In this paper, we explicitly discuss the robustness of oursystem with respect to the classical problems of global local-ization, position tracking, and robot kidnapping . We alsoprovide a detailed discussion of the robustness against sensorocclusion when the robot moves in a densely populated environ-ment . In addition, we present experimental evidence thatthe system developed is not limited to the RoboCup domain,but works in a generic unmodified office-like environment.The only requirements for our system are: 1) an environmentwith meaningful color transitions; 2) a geometric map of thatenvironment; and 3) inclusion of the color transitions in themap.
The following section discusses previous research related tothis topic. Section III describes how we process the omnidirec-tional image to obtain range information. Section IV summa-rizes the well-known Monte Carlo localization algorithm anddiscusses the motion model and sensor model used in the ex-periments, as well as the modifications to the classical MonteCarlo localization to adapt it to our sensor. In Section V, wepresent the experiments performed with the robot in a RoboCupMiddle-Size field and in the corridors of our department. A de-tailed analysis of the performance and robustness of the local-ization system is presented, paying particular attention to occlu-
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524 IEEE TRANSACTIONS ON ROBOTICS, VOL. 22, NO. 3, JUNE 2006
Fig. 1. Metric maps used for the computation of the expected scans.A represents the static obstacles (they are too sparse for an effective localiza-tion). B represents all the chromatic transitions of interest in the environment.(Color version available online at http://ieeexplore.ieee.org.)
sions caused by other robots. Finally, in Section VI, conclusionsare drawn.
II. RELATED WORK
The seminal works on Monte Carlo localization for mobilerobots used rangefinders as the main sensors. The rangefinderswere used to perform scans of static obstacles around the robot,and the localization is calculated by matching those scans with ametric map of the environment , . However, in dynamicenvironments, the static features that are detectable are oftennot enough for a robust localization (as illustrated in Fig. 1),or they may be occluded by moving obstacles. One possibilityis to design algorithms able to filter out the moving obstaclesin the range scans, leaving only the static obstacles that can beused as landmarks. This is exemplified by distance filters ,but it should be noted that usually these algorithms are compu-tationally intensive. Another possibility is to use a sensor, suchas a color camera, that provides richer information and con-sequently, a more reliable scan matching. In this paper, weadopted the latter approach.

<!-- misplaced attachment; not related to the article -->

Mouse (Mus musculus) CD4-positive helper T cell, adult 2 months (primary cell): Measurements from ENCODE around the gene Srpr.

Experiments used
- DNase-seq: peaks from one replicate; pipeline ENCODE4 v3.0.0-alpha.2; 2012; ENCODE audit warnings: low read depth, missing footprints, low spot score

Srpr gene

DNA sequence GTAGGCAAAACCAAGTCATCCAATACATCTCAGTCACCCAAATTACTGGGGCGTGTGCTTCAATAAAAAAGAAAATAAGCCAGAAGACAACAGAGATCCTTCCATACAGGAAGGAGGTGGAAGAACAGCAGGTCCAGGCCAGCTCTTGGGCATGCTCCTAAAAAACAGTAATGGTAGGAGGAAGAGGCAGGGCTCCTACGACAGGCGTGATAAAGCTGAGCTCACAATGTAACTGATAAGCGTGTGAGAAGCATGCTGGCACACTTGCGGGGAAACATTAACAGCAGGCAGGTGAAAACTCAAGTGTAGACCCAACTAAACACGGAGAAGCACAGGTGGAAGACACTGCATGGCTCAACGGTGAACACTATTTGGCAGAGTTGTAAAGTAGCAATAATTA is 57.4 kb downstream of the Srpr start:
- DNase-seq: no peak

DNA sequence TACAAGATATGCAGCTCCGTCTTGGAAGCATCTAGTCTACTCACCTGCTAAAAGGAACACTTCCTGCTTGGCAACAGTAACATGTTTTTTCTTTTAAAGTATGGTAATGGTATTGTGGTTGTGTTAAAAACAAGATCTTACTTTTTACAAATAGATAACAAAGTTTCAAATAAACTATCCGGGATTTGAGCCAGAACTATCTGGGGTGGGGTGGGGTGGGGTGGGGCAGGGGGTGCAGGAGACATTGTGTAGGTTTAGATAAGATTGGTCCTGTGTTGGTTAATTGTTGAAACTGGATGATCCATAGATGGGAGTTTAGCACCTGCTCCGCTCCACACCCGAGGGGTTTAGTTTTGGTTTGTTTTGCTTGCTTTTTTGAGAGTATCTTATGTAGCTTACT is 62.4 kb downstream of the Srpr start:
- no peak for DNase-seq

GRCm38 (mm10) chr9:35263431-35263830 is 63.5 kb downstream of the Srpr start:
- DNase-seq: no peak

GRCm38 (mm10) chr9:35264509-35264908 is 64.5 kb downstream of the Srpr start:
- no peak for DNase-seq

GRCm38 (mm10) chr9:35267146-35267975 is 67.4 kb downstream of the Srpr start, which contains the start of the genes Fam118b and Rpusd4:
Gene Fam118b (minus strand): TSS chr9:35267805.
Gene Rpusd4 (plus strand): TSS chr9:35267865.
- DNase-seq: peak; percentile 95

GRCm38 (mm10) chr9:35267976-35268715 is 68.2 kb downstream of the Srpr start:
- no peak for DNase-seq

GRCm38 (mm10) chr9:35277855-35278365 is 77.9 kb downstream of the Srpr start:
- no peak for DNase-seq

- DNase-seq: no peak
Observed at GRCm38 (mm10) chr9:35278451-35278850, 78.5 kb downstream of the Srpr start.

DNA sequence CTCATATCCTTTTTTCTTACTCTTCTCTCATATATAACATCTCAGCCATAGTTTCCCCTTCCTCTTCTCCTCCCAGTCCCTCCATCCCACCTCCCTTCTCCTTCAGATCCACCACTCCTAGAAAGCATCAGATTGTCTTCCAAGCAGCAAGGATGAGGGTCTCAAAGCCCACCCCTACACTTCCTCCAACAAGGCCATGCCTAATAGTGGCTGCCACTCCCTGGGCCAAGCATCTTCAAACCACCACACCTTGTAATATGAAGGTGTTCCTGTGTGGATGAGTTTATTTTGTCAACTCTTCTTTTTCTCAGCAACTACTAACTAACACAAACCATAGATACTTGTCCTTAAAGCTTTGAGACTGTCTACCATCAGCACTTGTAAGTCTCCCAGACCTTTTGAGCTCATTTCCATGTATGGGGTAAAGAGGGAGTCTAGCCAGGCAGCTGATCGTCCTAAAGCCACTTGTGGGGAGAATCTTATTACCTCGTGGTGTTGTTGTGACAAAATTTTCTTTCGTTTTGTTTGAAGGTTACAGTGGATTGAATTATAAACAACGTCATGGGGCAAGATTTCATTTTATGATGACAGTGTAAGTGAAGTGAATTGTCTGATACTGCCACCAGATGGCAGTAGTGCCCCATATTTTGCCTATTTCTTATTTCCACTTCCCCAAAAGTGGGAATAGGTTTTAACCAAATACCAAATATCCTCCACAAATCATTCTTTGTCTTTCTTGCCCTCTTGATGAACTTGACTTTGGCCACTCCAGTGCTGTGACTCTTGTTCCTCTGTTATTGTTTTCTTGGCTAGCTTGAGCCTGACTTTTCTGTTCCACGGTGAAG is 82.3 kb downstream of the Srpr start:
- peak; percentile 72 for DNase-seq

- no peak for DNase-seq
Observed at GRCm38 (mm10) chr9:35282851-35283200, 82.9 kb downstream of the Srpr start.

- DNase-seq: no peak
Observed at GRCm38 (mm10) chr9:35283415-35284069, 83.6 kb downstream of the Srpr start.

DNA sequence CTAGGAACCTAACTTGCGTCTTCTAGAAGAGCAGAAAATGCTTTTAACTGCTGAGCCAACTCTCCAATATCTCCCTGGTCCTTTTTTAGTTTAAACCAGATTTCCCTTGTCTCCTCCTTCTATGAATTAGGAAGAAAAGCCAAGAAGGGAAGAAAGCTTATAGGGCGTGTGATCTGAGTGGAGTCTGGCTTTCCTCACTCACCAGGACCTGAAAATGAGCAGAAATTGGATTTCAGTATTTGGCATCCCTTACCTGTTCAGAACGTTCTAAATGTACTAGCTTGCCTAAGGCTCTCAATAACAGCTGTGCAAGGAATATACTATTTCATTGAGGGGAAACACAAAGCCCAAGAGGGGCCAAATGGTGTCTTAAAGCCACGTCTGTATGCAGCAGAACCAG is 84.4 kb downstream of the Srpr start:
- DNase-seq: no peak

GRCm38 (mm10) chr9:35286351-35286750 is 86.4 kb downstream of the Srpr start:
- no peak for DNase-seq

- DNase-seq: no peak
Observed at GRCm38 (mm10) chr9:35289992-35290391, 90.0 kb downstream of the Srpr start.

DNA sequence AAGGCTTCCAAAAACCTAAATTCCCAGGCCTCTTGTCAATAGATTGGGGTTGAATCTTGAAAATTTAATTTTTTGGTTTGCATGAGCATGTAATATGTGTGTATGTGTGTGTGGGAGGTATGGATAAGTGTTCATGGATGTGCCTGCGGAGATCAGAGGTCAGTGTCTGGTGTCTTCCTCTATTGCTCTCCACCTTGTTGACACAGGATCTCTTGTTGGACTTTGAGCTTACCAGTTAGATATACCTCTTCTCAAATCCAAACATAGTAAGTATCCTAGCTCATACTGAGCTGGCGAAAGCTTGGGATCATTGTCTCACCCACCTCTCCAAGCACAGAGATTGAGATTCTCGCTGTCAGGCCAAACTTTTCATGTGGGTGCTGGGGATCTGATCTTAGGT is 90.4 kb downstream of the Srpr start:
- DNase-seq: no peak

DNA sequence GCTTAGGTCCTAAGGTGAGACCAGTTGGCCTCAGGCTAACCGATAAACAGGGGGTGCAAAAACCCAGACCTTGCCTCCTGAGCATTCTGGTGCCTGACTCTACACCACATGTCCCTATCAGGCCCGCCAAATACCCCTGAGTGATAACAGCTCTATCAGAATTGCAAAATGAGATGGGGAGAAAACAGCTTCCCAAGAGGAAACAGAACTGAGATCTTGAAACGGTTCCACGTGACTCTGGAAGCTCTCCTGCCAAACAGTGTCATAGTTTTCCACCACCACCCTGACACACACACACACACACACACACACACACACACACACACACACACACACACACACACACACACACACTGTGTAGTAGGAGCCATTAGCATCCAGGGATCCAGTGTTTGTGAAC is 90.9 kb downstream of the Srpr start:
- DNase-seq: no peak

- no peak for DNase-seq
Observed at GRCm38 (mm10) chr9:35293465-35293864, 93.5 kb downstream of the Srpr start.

Usually, Monte Carlo localization systems with vision sen-sors use cameras to recognize characteristic landmarks subse-quently matched within a map , , or to find the refer-ence image most similar to the image currently grabbed by therobot , , , , . However, when the robot hasto match the current reading with a previous reading, movingobstacles like people or other robots can impair the localizationprocess. Several solutions have been adopted. One possibility isto look at features that cannot be occluded by moving obstacles,like the ceiling in a museum hall . However, these features arenot always available or they do not carry enough information.
Our sensor is able to detect occlusions as nonexpected colortransitions, so it can use only a subset of reliable distances in thescan, obtaining a more precise localization. Color transitions areusually available and yield rich information about the environ-ment structure (e.g., change of carpet color, doors with a colordifferent from the walls, etc.).
In the RoboCup Middle-Size competitions, an approachbased only on laser rangefinders was used, very effectively,by the CS Freiburg Team . They extracted the lines of thewalls from the laser scans and matched them against a model ofthe field of play. However, when in 2002 the walls surroundingthe field were removed, the reliability of this approach was im-paired by the lack of static features detectable by a rangefindersensor.